Mencía, the prominent grape from the Bierzo DO in northwestern Spain, typically produces medium-bodied wines, with bright acidity that helps keep grippy tannins in check. In their most concentrated form, these wines are powerful, intensely fruity reds, with alcohol levels around 14 percent ABV. Produced in a more delicate guise, the grape’s floral, spicy notes shine through. When picked and vinified to lower alcohol levels (12.5 to 13 percent ABV) Mencía is an ideal summer red, perfect for serving with a slight chill.
Historically, red wines from this pocket of the country (Mencía also grows in Valdeorras and Ribeira Sacra) had a reputation for lacking flavor and body. But in recent decades, winemakers have been embracing old vines to produce wines with incredible quality and value for money.
VinePair recently conducted an extensive tasting of Mencía wines from Bierzo, Ribeira Sacra, and Valdeorras. To be included in the tasting, there was one criteria only: Bottles had to be relatively available throughout the U.S., so only wines sold in multiple states were eligible. Overall, we were impressed by the consistent quality across the board, but found seven bottles that stood head and shoulders above the rest.
Produced in Ribeira Sacra from grapevines that are at least 40 years old, this ruby-red wine has nicely balanced red cherries and floral notes. Seven months’ aging in used French oak barrels softens its tannins and brings a subtle vanilla sweetness. Average price: $18.
Sitting on the more concentrated end of the Mencía scale, this wine shows an expressive range of aromas, including dark berries, licorice, and bitter chocolate. It’s ripe and juicy on the palate and seasoned with peppery spices and dusty tannins. Average price $13.
An affordable option from esteemed Ribeira Sacra producer Guímaro, this refreshing Mencía is crafted to be enjoyed young. The nose has a simple but attractive mix of red fruits, spices, and flinty mineral notes, all of which continue onto its medium-bodied, bracingly acidic palate. Buy a case now, and enjoy throughout the summer until the climate calls for richer, broodier bottles. Average price: $18.
Known as the mago de los vinos (wine wizard), if there’s just one Spanish winemaker on your radar right now, it should be Raúl Pérez. His Ultreia Saint Jacques Bierzo is a Mencía-dominant blend that includes a small amount of regional varieties Bastardo (Trousseau) and Garnacha Tintorera (Alicante Bouschet). An immensely concentrated wine made with grapes grown on 80- to 100-year-old vines, this bottle is still very young and definitely benefits from decanting. With time to open up, the wine has rich red berry flavors with notes of soy sauce and Worcestershire. Tight tannins and racy acidity suggest aging potential, a rarity for reds at this price point. Average price: $18.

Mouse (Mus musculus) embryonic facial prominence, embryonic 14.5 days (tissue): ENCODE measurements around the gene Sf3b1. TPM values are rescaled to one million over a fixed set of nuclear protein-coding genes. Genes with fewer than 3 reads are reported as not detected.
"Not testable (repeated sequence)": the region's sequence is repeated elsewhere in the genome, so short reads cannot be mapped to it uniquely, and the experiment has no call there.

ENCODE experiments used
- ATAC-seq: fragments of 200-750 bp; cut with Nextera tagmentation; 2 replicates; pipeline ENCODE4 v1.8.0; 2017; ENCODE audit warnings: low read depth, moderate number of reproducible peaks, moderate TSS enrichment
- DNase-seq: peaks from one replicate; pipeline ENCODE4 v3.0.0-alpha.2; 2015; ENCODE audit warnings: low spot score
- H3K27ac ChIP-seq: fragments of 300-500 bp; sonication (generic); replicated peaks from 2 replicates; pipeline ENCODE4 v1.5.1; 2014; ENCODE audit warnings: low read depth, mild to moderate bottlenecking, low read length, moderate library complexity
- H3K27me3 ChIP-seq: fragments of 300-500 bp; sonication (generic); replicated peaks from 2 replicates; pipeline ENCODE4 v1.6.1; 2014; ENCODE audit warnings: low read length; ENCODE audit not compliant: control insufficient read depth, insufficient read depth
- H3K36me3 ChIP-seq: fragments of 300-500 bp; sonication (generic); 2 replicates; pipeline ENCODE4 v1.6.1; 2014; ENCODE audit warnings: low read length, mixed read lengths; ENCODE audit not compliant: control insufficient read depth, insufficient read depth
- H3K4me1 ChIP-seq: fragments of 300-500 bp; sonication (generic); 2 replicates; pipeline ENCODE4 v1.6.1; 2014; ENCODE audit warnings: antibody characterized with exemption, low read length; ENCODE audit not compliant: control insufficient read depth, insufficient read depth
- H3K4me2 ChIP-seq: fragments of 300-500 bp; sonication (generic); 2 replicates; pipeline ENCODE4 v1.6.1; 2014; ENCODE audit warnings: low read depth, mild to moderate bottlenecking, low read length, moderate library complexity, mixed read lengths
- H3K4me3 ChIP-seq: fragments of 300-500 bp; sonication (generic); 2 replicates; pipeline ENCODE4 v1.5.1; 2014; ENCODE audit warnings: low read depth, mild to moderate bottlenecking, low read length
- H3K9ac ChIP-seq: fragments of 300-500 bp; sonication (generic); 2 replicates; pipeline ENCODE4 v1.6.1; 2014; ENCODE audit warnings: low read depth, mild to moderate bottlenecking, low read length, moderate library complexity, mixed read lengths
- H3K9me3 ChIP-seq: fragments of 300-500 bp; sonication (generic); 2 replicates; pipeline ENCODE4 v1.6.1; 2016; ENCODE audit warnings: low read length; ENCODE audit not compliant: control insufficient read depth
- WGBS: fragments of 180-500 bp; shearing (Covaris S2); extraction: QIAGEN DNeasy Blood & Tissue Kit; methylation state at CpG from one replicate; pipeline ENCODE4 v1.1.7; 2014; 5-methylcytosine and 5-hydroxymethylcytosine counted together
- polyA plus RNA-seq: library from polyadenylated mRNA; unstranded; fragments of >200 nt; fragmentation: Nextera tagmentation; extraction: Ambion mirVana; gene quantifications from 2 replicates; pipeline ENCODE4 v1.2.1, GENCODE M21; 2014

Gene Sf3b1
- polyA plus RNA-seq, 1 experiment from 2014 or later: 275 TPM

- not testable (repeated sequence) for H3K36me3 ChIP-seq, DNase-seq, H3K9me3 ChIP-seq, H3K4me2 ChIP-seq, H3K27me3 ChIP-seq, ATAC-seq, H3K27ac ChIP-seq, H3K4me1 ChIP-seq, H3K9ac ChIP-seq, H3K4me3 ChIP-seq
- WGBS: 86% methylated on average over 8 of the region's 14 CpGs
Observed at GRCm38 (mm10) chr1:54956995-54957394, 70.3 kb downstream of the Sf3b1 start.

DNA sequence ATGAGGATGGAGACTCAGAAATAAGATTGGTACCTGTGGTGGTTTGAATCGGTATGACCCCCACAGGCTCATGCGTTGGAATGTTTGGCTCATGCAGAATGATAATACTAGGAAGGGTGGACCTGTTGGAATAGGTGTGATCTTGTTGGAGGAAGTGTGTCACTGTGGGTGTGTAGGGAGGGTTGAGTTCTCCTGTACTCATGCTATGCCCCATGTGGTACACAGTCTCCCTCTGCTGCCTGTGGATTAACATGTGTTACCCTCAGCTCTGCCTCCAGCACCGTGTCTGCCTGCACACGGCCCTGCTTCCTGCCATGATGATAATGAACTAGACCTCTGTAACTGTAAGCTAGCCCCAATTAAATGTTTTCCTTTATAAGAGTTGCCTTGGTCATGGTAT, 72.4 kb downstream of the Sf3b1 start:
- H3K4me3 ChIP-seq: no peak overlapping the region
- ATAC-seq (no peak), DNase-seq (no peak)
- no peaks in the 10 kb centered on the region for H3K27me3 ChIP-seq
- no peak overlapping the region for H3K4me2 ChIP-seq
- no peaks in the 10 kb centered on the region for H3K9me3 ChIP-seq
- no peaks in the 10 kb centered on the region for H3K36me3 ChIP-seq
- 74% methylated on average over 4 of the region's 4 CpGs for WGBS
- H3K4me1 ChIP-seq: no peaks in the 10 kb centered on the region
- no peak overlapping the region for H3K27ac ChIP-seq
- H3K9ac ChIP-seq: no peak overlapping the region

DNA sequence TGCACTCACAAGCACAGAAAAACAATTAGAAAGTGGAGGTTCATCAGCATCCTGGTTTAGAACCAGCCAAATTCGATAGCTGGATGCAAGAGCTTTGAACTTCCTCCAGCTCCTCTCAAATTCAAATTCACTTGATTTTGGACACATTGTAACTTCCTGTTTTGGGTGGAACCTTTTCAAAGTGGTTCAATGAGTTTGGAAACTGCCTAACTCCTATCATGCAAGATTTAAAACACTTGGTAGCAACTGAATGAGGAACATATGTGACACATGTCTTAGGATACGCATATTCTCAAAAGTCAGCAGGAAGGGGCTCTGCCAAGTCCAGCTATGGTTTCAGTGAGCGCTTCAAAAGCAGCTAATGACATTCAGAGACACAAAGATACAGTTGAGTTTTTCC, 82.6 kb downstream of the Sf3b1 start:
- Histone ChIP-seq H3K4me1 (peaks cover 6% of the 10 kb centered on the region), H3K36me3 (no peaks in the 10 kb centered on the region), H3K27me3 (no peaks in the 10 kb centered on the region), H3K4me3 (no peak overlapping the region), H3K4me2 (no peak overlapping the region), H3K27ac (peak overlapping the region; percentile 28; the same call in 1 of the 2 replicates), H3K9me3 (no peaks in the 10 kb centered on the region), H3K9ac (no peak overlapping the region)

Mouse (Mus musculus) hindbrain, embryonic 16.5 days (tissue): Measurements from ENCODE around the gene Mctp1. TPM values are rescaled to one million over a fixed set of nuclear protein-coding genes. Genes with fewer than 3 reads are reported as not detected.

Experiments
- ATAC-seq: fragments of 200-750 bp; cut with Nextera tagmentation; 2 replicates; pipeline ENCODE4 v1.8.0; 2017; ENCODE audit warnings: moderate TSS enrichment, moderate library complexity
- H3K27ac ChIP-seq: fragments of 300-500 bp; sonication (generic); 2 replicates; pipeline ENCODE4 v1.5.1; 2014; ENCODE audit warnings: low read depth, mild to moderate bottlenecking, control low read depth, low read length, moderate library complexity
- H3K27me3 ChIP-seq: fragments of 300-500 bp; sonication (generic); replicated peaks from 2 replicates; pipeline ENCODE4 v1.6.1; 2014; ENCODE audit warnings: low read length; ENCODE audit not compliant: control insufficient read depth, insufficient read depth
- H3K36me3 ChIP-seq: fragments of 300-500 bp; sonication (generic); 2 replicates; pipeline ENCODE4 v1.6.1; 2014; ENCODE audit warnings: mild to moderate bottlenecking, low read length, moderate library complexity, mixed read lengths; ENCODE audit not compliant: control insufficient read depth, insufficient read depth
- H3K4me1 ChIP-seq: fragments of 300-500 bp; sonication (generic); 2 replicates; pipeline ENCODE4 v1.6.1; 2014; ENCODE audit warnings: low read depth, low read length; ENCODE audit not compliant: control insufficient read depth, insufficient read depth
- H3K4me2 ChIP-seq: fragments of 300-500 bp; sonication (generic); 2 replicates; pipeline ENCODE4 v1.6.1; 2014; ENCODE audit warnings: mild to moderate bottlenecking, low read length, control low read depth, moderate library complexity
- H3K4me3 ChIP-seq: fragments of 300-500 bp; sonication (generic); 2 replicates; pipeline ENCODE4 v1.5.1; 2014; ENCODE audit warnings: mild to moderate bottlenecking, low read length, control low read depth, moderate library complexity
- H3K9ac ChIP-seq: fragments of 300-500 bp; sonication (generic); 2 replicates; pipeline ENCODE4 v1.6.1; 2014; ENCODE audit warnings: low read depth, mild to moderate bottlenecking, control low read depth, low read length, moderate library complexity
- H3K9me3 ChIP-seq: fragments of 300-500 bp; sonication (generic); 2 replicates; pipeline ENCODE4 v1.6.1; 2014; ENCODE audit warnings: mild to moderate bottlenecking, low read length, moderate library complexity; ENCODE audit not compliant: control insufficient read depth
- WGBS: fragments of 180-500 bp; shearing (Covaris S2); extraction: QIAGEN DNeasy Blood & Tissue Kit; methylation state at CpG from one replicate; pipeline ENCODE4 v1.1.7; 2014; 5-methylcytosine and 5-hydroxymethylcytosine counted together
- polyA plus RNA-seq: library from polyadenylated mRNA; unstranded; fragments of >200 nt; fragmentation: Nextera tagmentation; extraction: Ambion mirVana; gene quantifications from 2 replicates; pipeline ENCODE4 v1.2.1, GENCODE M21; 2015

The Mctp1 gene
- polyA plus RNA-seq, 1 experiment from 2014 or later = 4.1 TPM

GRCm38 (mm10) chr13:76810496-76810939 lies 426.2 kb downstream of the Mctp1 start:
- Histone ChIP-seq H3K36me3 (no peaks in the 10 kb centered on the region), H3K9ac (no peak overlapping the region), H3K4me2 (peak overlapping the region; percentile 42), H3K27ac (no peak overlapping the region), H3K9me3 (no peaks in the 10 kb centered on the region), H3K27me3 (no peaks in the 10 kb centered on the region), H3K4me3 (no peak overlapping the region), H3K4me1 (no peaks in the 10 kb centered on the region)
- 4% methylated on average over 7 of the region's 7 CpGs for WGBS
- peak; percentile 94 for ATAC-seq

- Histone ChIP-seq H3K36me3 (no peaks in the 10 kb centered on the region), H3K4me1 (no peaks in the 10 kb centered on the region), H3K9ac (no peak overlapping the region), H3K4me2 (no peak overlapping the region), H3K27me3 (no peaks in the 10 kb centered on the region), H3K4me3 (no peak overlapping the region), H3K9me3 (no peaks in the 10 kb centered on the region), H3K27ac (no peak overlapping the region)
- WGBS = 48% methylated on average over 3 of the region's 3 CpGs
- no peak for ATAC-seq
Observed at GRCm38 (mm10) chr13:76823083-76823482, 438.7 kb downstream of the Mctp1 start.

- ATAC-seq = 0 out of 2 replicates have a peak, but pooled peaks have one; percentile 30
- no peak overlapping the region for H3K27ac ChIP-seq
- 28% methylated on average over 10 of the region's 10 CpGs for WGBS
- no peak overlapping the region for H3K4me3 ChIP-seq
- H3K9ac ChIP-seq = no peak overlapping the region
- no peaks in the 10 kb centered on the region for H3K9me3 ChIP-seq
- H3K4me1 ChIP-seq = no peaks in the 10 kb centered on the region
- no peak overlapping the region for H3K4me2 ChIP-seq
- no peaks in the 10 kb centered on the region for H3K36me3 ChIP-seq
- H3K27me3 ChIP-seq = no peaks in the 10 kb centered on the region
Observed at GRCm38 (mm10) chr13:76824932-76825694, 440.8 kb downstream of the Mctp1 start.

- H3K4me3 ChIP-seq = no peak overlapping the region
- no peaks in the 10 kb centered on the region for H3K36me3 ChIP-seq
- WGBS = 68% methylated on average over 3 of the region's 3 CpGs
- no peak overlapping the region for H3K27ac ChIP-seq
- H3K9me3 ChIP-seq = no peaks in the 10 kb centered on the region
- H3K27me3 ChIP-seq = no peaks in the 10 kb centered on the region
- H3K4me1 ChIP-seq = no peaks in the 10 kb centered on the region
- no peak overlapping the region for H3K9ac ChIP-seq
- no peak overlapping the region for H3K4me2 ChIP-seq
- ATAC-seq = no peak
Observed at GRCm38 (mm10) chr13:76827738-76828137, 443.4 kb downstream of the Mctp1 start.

A Portela vinifies and ages this Mencía in stainless steel, allowing the terroir of the high-elevation vineyard (planted on clay, granite, and slate) to shine through. From the minute it hits the glass, this wine’s aromas don’t stop coming at you. There’s steak tartare, Worcestershire sauce, sun-dried tomatoes, white truffles, roasted portobello mushrooms, and charred shishito peppers, all with the faintest suggestion of Brett. The palate has fruity notes, particularly tart red cherry with a light balsamic glaze. Average price: $15.
Another stunningly complex offering from Valdeorras, the Cuvee de O Mencía pours a striking velvet purple color. It smells like wild berries, cracked pepper, and dried herbs, plus earthy, freshly turned topsoil. A period of oak aging adds further complexity, but doesn’t overwhelm. Blackberries and an intriguing bitter cucumber peel arrive on the palate, along with grippy tannins and a persisting finish. Stick anything on the grill and this wine will offer the perfect pairing. Average price: $16.
Another Mencía-dominant blend, Lalama also contains a small percentage of other local varieties, which add depth and complexity. The wine strikes a balance between the concentrated fruity Mencías from Bierzo, and the lighter, more nuanced options from Ribeira Sacra and Valdeorras. Its dominant aroma is wild strawberry seasoned with black pepper, while the palate is silky smooth with well-integrated tannins. If you drink Rioja, you will love this, but if you prefer lighter, vegetal reds, like those from the Loire Valley, you will also not be disappointed. This is the 2014 vintage, and it still tastes young. Average price: $21.